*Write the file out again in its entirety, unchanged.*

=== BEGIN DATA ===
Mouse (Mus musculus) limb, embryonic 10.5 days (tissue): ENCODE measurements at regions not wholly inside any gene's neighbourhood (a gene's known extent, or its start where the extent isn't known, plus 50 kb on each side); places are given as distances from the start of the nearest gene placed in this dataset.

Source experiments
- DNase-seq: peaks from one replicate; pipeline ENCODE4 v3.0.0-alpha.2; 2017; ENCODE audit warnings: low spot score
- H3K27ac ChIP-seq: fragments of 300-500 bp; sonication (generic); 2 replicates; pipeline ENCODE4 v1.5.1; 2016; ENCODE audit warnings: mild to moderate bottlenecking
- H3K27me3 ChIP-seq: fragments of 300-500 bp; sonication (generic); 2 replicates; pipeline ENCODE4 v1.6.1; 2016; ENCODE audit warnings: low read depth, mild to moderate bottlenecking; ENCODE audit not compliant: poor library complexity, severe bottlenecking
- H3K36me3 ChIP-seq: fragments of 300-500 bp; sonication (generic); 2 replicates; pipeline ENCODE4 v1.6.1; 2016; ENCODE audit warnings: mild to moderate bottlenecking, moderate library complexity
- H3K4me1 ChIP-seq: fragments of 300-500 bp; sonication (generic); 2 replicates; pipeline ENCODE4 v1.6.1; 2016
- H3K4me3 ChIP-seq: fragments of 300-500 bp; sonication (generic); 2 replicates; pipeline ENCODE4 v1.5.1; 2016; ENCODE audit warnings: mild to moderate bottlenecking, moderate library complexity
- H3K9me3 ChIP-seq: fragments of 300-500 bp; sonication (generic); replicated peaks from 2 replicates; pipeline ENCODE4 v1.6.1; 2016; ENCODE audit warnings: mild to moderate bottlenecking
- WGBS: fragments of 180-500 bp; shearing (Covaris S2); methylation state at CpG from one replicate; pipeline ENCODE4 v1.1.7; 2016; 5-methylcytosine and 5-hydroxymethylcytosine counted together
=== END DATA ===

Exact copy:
Mouse (Mus musculus) limb, embryonic 10.5 days (tissue): ENCODE measurements at regions not wholly inside any gene's neighbourhood (a gene's known extent, or its start where the extent isn't known, plus 50 kb on each side); places are given as distances from the start of the nearest gene placed in this dataset.

Source experiments
- DNase-seq: peaks from one replicate; pipeline ENCODE4 v3.0.0-alpha.2; 2017; ENCODE audit warnings: low spot score
- H3K27ac ChIP-seq: fragments of 300-500 bp; sonication (generic); 2 replicates; pipeline ENCODE4 v1.5.1; 2016; ENCODE audit warnings: mild to moderate bottlenecking
- H3K27me3 ChIP-seq: fragments of 300-500 bp; sonication (generic); 2 replicates; pipeline ENCODE4 v1.6.1; 2016; ENCODE audit warnings: low read depth, mild to moderate bottlenecking; ENCODE audit not compliant: poor library complexity, severe bottlenecking
- H3K36me3 ChIP-seq: fragments of 300-500 bp; sonication (generic); 2 replicates; pipeline ENCODE4 v1.6.1; 2016; ENCODE audit warnings: mild to moderate bottlenecking, moderate library complexity
- H3K4me1 ChIP-seq: fragments of 300-500 bp; sonication (generic); 2 replicates; pipeline ENCODE4 v1.6.1; 2016
- H3K4me3 ChIP-seq: fragments of 300-500 bp; sonication (generic); 2 replicates; pipeline ENCODE4 v1.5.1; 2016; ENCODE audit warnings: mild to moderate bottlenecking, moderate library complexity
- H3K9me3 ChIP-seq: fragments of 300-500 bp; sonication (generic); replicated peaks from 2 replicates; pipeline ENCODE4 v1.6.1; 2016; ENCODE audit warnings: mild to moderate bottlenecking
- WGBS: fragments of 180-500 bp; shearing (Covaris S2); methylation state at CpG from one replicate; pipeline ENCODE4 v1.1.7; 2016; 5-methylcytosine and 5-hydroxymethylcytosine counted together